Wednesday, June 30, 2021

New Routine

Yes, this is what you will get for awhile.  My days are not my own.  No more languorous wasting of hours contemplating artistic greatness.  No more thoughts of pursuing artistic goals.  Hell, I don't even have time for email.  So I take my camera with me on my walks around my "new" neighborhood.  Soon, these will be just as oppressive as the Covid photography I practiced during lockdown.  Selavy.  It is just how we are going to roll.  

I don't know how I managed to manage my part of the factory floor and manage my studio, too.  Where were the hours in the day?  Where have they gone?  

My mother is a zombie half the time.  The other half, she issues forth moans with each exhalation.  I try not to be maddened, but for one so accustomed to quietude and silence, this, in combo with the hours and hours of commercial t.v. . . well, my thoughts are scrambled.  

And my diet is a mess.  We've had plenty of comfort food.  Today, I think, we will need to realign.  

My mother's neighbors brought over dinner last night--chicken and dumplings with cornbread and apple pie.  They are very sweet.  They stayed for awhile, of course, and chatted.  You know how such things go. Oh, they don't watch anything but OANN and Newsmax.  They are big law and order people.  Mom's neighborhood and the nice people who look after her.  I smiled and sweated.  

Mother just woke up.  The t.v. comes on.  Local news.  Local weather.  Those jolting, weird broadcast voices.  The excruciatingly long, horrendous commercials.  Babysitters of the aged.  I believe one day they will discover that commercial television contributes to old age dementia.  They probably already have, but like Global Warming, there is too much money involved to do anything about it.  I feel I am already being affected.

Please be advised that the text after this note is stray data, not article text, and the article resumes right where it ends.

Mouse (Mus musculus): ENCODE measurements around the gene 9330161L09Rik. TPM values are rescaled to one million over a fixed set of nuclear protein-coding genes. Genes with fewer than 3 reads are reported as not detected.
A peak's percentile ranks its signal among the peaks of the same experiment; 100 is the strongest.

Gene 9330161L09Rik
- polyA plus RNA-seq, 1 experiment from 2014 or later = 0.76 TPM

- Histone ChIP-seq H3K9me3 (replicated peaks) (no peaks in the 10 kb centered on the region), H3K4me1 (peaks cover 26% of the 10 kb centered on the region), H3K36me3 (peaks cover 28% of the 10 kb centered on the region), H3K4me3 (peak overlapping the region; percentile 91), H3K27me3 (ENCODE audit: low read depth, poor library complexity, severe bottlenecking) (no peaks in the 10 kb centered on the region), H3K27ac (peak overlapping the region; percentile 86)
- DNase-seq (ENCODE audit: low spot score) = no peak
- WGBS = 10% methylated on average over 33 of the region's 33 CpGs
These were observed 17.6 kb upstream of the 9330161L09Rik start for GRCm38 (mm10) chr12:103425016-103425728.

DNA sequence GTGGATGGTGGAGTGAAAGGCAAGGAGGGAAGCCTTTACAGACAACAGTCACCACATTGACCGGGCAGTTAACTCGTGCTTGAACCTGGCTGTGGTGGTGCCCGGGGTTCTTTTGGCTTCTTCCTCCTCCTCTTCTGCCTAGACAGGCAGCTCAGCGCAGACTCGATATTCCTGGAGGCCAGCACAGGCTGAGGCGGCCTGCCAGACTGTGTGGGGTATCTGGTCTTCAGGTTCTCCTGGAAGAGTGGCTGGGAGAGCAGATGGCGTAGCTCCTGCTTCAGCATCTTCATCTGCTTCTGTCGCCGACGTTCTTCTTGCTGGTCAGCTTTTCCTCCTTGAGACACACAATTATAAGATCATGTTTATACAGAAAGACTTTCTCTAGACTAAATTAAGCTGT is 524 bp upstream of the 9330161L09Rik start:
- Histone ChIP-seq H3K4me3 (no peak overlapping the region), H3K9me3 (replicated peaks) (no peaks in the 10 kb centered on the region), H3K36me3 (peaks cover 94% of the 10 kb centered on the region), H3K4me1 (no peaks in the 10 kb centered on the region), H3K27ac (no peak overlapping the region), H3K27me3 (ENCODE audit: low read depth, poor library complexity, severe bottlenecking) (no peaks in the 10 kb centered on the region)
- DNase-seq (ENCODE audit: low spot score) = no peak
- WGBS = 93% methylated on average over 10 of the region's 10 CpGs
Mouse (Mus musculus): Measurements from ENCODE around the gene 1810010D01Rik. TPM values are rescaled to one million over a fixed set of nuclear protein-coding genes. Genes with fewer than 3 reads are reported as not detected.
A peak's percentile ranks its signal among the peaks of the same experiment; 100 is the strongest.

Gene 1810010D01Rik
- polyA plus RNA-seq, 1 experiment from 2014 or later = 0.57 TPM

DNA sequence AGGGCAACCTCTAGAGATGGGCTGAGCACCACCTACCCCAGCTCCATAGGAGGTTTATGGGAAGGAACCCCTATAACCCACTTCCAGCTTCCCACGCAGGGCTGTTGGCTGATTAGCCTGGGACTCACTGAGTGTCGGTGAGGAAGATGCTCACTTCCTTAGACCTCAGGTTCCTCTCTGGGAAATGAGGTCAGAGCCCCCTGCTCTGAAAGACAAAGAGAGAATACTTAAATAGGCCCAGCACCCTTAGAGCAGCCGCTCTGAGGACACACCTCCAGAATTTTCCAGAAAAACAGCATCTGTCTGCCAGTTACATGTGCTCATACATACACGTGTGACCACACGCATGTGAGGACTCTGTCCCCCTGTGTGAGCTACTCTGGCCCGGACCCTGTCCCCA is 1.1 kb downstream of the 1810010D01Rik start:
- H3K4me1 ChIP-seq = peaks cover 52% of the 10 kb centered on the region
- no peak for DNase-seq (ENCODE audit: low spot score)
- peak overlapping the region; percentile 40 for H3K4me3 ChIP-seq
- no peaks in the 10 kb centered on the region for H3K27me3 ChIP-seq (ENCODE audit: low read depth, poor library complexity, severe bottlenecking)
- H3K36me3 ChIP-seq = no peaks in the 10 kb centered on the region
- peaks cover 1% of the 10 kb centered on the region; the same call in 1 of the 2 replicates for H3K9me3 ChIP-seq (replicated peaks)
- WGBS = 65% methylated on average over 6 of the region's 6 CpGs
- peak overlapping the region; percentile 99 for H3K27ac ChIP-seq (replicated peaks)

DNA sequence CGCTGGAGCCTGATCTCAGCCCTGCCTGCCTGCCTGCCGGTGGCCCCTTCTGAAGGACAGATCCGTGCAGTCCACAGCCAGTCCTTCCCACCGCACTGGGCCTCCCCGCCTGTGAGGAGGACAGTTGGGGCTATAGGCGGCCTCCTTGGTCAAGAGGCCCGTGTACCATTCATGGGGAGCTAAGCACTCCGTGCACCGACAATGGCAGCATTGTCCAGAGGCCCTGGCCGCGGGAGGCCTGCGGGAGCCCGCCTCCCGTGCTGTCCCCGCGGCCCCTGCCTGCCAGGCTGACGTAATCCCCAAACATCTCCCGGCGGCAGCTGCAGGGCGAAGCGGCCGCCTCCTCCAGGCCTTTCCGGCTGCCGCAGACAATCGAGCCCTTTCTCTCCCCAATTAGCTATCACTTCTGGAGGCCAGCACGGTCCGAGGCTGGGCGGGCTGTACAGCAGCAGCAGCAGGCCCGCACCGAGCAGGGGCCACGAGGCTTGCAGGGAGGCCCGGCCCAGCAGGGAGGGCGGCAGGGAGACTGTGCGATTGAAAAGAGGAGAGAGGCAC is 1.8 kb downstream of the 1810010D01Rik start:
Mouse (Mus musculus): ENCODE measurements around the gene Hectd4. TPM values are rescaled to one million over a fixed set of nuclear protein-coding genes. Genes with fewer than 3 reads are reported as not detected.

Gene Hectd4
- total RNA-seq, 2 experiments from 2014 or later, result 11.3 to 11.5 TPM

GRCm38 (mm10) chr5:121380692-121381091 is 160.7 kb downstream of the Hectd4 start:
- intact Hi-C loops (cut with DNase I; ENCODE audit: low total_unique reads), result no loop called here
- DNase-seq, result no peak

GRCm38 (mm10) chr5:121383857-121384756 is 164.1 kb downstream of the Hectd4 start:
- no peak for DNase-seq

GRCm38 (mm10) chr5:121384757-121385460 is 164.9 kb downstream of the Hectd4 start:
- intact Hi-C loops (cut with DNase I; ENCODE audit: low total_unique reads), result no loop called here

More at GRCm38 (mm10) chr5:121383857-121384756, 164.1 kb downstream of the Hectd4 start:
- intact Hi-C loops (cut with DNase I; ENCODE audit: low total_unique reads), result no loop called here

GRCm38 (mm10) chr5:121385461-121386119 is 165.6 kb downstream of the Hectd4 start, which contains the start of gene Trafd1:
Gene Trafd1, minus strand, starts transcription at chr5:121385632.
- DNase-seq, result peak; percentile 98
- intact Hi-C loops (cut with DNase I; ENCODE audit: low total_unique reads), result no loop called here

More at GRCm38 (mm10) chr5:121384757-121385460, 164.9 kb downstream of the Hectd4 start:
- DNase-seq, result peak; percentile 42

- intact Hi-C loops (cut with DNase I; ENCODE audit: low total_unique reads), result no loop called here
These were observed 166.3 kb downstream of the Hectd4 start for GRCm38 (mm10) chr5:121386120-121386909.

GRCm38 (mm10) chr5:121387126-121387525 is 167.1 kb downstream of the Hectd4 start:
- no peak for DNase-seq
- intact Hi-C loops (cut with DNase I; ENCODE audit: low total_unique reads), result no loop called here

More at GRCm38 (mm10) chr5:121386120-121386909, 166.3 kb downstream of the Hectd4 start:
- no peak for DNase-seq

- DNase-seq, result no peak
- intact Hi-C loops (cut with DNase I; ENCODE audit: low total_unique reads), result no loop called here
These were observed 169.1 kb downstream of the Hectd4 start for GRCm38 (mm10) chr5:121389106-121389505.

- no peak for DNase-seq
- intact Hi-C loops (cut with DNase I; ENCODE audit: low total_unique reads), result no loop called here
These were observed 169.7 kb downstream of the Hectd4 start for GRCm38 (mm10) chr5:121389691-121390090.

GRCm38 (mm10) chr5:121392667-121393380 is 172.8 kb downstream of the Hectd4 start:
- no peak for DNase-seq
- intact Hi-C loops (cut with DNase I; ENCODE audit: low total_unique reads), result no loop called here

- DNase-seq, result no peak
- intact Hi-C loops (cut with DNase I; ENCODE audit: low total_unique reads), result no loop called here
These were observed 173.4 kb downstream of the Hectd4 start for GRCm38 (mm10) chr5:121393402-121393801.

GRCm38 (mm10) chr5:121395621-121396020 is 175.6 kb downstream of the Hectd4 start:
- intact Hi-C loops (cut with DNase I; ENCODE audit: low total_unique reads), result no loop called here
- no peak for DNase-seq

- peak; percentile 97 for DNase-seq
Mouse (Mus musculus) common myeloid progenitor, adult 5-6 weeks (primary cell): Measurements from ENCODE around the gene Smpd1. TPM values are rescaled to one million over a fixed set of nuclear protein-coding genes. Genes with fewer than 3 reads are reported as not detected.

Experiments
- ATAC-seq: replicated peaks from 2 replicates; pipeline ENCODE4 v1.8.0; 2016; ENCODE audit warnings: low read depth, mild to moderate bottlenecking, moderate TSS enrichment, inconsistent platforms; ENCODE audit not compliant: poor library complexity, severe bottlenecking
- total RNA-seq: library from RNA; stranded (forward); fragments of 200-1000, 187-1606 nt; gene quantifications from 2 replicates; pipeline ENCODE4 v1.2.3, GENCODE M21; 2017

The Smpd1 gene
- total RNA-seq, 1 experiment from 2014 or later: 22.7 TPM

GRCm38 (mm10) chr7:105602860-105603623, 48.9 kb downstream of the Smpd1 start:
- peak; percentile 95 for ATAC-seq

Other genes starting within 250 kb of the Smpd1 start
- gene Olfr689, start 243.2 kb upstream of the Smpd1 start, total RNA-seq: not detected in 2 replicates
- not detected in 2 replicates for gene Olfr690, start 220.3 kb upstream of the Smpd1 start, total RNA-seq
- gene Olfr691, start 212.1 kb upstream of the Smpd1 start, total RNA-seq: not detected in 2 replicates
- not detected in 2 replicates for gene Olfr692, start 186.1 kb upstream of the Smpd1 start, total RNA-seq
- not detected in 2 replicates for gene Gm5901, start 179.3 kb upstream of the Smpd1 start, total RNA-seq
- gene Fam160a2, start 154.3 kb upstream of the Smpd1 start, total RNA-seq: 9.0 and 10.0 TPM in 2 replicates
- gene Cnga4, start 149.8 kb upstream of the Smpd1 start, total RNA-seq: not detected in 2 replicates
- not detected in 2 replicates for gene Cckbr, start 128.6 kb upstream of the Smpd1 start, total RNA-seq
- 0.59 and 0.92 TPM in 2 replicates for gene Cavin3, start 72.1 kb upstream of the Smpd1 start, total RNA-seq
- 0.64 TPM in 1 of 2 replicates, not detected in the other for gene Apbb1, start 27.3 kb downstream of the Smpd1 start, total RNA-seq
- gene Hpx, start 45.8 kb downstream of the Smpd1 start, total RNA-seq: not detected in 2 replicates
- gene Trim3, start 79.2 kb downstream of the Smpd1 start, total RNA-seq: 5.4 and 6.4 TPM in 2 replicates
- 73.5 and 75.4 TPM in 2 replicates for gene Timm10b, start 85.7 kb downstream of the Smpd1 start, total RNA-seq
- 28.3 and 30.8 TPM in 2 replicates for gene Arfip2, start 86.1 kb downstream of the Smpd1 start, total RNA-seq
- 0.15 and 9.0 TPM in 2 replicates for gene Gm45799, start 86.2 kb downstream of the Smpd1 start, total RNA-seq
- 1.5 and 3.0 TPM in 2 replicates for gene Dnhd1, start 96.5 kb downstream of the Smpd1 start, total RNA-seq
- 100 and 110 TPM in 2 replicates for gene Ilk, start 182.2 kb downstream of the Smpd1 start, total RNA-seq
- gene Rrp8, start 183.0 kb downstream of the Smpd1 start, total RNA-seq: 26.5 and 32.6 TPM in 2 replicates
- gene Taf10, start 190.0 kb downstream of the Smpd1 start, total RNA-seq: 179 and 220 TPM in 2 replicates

The funny thing about today's photo is that you never see any children at play.  They are all, I suppose, stuck to a computer screen.  Nobody lets kids go outside now.  Not on their own.  The sign is a relic of days gone by.  

I am going to suggest they put a pay phone next to it.  

1 comment:

  1. I rather enjoyed your stifling walks through Covid - and I'm not just saying that cause I like you and all.

    Isn't that sort of endeavor meant to evoke - invoke - "feeling?"

    You accomplished a bunch during that time - color tones - lots of emptiness - those lime green houses against that blue sky - when you drove to take pictures.

    Set up shop at Ma's. Don't be shy. It may not start out exactly The story you started out wanting to tell but I can guarantee -- there will be a story when you are done.

    Don't be afraid - you've already done everything hard and loved it -- you're a King. Get out there. When Ma can sit out with you and holler to the passerbyers.

    FUCK. I'm not really telling you what to do. I smoked a pinner - I'm just musing.

    Can you imagine me on the sales floor? with the art I was selling? and continue to talk about?

    Oh, if I feel it I do -- and I just can't help myself. It oozes out and onto everyone who will give me their ear. I miss nibbling on an ear lobe.

    It's a beautiful womb of a place - that place where you are just in your zone - lane - space. Mine is art. and prolly kittens and babies. good food. sunsets. weed. the beach. - shit. It sounds like I'm doing my "Our Time" profile.

    I had a patient today who was beside herself with happiness. Prolly 65 or around there. I had never met her before and she proudly announced at check out she was getting married. She whipped out a photograph of her hunnybun - oh she was giddy. I sort of felt bad for myself. And that made me laugh inside (all this while she is going on and on and on "Doesn't he look just like his father?" We're getting married on the beach in October, pray it doesn't rain.").

    I asked her where she met him and she said "Our Time." Her husband died of Alzheimers two years ago. Of course she was happy - she had just done some time. I then felt bad for thinking her sort of goofy.

    To walk in another's shoes and all.

    Hang in there Buddy Boy - you are another day through. Ma is too.

    "my mother, always smiling, wanting us all
    to be happy, told me, ‘be happy Henry!’
    and she was right: it’s better to be happy if you
    but my father continued to beat her and me several times a week ..."

    - excerpted